The following commentary is offered by Ken Schapiro, President of Condor Capital:
Despite the disturbing ski industry news last week that resort operator Intrawest ULC had missed a debt payment on a $1.4 billion loan, the ski business is holding its own in the midst of nationwide travel revenue declines. All signs point toward a modest 3% to 5% revenue drop for mountain resorts nationally, which compares favorably with travel industry trends.
The bad news on Intrawest, operator of venues for the 2010 Winter Olympics, was particularly alarming because it received a 60-day extension in October for the $524 million payment owed to creditors. Olympic organizers do not expect the games to be impacted by the situation at Intrawest, which is owned by private-equity firm Fortress Investment Group LLC. Intrawest’s Whistler Blackcomb in British Columbia, site of Olympic Alpine skiing events, and other Pacific Northwest properties have taken the early season lead on snow.
Intrawest relies more heavily on real estate development than most resorts and it was acquired by Fortress at the peak of the property market, so its current situation is not surprising. With properties in the U.S. and Canada, Intrawest sells vacation timeshares and owns Canadian Mountain Holidays, the world’s largest heli-skiing operation.
The economic decline has impacted the ski industry, but not as precipitously as Intrawest. Reservations for mountain properties through November have increased two months in a row as compared to last year. Ski resorts have been fortunate because hotel occupancy nationally is at a two decade low, but preliminary reservation numbers for December are down 3.7%. Adding to the revenue woes is the fact that the snowpack in the Colorado Rockies is below average for the holidays, the busiest time of the year, meaning over half of Vail’s skiable acres are still not open.
The resorts read the tea leaves from last season when numbers were down across the board and adapted their marketing strategy to make the best out of a weak market. Last season, lift ticket revenues and visits were down, but skier visits increased due to the impact of heavily discounted season passes as part of an ongoing marketing shift toward more local/regional skiers. At the same time, the resorts have been offering deals on everything from airline fares, to lessons, to food and providing package bundles that have driven prices down about 10%. Resort occupancy has increased, but revenue has declined. At 15 Westin Resorts, the average room rate is $315, down from $356 last year.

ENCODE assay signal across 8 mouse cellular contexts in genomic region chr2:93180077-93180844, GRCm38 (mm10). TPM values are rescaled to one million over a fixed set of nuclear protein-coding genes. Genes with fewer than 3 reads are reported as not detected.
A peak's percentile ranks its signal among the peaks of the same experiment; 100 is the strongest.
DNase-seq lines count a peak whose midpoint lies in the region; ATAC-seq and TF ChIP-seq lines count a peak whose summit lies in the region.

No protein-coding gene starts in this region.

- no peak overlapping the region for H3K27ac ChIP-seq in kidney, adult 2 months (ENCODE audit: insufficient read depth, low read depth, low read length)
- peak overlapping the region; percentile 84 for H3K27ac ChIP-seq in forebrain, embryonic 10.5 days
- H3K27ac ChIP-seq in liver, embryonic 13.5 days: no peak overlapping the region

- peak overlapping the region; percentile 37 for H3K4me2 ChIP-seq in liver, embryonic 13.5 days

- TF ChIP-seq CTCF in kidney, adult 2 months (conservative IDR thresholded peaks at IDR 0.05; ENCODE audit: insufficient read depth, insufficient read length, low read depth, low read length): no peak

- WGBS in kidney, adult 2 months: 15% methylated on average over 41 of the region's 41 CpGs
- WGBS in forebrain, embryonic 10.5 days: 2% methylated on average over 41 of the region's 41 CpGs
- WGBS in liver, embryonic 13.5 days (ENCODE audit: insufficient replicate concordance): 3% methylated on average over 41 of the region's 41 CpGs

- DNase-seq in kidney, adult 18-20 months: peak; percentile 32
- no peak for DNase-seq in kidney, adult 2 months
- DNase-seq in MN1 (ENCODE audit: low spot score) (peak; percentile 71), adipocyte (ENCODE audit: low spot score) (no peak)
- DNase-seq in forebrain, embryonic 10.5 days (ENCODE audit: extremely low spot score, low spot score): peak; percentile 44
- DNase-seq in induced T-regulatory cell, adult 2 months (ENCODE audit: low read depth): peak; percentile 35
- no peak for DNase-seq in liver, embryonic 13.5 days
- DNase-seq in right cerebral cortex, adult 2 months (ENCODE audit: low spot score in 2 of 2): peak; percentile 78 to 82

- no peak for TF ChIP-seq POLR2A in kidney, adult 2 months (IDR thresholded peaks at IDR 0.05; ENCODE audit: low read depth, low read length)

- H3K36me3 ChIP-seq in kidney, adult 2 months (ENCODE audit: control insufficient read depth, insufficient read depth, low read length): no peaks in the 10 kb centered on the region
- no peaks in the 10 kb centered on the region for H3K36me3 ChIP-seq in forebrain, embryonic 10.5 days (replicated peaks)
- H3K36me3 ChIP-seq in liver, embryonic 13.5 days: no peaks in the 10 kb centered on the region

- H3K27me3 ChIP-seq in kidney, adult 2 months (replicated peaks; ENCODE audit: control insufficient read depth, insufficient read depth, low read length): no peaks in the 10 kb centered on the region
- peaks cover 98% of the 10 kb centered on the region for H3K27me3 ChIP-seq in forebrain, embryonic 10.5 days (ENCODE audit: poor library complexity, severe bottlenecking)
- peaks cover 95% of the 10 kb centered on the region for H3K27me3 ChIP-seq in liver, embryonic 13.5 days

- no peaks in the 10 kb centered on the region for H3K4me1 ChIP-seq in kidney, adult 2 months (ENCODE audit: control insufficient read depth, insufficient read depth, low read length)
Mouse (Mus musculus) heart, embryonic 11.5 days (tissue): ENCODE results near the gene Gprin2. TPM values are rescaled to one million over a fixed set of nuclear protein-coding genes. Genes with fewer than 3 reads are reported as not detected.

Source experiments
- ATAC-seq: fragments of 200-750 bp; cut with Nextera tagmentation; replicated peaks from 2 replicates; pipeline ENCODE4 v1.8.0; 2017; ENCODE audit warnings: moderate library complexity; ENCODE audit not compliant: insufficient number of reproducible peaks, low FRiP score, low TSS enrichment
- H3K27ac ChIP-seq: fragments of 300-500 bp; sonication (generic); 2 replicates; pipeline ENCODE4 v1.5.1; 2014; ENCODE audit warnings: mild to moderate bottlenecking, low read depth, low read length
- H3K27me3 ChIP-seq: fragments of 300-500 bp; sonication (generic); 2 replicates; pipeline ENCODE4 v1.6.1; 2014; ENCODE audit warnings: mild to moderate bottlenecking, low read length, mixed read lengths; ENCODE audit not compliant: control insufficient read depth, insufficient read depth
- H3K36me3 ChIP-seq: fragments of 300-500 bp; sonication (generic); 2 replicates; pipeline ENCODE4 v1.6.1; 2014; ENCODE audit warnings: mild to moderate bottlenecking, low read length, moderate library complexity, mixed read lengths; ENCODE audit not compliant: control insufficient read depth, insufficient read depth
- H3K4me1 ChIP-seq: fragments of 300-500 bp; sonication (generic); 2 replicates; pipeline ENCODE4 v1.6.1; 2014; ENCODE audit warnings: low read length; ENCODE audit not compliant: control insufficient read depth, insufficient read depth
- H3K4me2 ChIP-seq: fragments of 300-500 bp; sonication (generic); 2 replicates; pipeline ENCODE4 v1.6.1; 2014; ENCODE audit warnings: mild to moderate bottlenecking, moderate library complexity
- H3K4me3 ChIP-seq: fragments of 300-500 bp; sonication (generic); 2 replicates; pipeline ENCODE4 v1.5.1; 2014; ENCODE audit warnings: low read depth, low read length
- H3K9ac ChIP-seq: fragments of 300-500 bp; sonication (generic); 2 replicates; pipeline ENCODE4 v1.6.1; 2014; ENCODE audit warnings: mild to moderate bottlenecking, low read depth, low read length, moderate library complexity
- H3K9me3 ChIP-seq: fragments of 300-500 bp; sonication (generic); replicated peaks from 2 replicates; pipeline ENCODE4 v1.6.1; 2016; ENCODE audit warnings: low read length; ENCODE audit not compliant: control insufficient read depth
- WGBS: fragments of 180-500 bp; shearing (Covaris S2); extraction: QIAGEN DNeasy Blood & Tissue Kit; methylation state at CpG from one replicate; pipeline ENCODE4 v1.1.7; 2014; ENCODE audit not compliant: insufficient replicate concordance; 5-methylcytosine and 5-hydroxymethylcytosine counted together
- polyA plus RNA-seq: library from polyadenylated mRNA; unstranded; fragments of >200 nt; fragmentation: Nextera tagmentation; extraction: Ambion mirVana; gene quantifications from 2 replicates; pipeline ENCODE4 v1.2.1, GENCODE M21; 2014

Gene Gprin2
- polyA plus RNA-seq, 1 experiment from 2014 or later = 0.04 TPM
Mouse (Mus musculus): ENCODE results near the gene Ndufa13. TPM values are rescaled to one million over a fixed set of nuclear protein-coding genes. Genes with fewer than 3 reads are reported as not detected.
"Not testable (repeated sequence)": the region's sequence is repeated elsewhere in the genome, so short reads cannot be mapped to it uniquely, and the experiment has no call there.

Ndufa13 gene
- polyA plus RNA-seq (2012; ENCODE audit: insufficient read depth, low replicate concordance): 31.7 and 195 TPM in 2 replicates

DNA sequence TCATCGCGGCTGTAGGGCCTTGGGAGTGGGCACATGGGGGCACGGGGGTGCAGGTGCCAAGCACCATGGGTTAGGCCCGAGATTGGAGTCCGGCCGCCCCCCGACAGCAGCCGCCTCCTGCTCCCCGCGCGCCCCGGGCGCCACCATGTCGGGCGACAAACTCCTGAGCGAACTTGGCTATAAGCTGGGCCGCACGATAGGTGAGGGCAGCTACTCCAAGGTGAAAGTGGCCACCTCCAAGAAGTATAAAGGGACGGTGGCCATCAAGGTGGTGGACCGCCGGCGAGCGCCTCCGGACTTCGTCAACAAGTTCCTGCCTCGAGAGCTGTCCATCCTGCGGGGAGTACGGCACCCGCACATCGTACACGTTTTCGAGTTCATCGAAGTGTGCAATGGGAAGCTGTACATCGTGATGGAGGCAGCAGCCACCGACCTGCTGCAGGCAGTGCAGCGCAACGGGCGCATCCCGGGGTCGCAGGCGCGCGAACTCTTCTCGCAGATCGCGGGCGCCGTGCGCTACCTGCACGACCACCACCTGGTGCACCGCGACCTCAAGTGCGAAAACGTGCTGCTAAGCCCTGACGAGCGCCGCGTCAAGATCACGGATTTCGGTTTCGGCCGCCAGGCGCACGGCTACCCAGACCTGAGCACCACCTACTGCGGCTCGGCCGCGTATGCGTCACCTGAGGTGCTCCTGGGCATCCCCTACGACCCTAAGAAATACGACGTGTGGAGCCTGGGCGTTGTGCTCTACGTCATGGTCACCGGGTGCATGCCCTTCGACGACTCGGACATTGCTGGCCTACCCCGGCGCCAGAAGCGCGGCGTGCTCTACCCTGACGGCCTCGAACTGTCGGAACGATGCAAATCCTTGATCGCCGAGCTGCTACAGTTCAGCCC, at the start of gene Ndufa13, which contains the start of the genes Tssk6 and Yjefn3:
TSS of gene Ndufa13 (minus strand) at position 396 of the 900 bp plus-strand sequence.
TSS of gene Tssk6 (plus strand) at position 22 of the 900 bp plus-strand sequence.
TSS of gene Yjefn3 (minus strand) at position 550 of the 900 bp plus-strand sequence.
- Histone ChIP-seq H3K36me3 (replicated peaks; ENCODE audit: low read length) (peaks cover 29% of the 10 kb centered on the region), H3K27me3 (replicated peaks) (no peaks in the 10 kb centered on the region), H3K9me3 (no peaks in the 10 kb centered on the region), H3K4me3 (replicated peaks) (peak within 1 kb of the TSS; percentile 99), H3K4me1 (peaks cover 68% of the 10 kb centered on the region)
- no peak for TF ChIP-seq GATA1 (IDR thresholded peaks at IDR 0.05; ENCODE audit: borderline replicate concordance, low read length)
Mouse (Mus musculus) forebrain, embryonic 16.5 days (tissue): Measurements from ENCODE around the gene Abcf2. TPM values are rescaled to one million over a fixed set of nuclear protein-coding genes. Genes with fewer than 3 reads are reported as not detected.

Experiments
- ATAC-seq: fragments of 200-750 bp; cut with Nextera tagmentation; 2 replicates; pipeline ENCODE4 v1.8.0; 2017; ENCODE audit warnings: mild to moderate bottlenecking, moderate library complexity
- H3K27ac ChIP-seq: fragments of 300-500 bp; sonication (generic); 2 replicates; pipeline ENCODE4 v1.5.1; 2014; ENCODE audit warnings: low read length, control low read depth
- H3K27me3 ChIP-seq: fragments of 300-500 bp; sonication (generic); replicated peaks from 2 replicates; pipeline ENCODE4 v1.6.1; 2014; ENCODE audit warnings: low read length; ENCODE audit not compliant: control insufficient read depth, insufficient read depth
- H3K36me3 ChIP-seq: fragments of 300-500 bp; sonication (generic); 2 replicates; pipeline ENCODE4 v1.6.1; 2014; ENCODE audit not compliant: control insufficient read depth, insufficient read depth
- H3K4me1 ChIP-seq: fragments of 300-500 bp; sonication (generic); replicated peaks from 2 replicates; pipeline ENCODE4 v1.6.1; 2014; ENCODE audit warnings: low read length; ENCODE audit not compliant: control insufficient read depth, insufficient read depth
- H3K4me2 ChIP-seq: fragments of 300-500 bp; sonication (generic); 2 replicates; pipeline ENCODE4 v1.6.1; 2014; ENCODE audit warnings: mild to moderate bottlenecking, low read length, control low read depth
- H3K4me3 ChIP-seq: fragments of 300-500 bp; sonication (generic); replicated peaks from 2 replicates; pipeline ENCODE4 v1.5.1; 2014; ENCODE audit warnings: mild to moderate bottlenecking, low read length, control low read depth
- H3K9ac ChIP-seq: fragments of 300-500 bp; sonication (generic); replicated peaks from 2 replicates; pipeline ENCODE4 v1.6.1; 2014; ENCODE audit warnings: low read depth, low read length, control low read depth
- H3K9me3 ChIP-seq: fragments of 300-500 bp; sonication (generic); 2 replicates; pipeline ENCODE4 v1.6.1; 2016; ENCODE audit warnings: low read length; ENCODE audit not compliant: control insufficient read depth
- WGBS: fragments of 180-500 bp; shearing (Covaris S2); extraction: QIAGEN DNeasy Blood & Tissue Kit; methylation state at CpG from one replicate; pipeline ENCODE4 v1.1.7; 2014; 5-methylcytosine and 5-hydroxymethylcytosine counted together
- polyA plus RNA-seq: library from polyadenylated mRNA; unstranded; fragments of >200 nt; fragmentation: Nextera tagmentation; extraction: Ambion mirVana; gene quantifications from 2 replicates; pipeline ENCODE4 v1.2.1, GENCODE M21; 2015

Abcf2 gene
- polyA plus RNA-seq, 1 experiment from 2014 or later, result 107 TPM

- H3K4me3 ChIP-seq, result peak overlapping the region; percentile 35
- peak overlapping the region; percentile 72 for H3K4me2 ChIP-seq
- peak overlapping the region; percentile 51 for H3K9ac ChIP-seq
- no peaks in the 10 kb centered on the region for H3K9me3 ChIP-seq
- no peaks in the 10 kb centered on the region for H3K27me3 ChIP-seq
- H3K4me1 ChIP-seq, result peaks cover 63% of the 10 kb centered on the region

The incentive push seems to be working, and lodging and slopes close to metropolitan areas such as New York, Denver and Los Angeles stand to benefit the most as residents stay closer to home. In the end, good weather and a good deal bring out the skiers and we expect the ski market to get a boost from suggestive free advertising from the Olympics and X Games. Condor Capital is forecasting that industry revenue will be down 5% to 8% in the first half of the 2009-10 season, while remaining flat year-over-year in the second half.
Part of the revenue story is the fact that the trend in the snow sport population is toward youth. Not just in snowboarding - the fastest growing sport in America in the 1990s - but also in skiing with the advent of twin-tipped skis allowing for greater aerial possibilities. This population wants cheap passes for both skiing and on-mountain terrain parks as well as après-ski bars and village nightlife - a fact not lost on resorts nationwide.
It will be a challenging season for the mountain resorts to say the least. Reclaiming the price points and revenue of past years may not be in the offing for quite some time.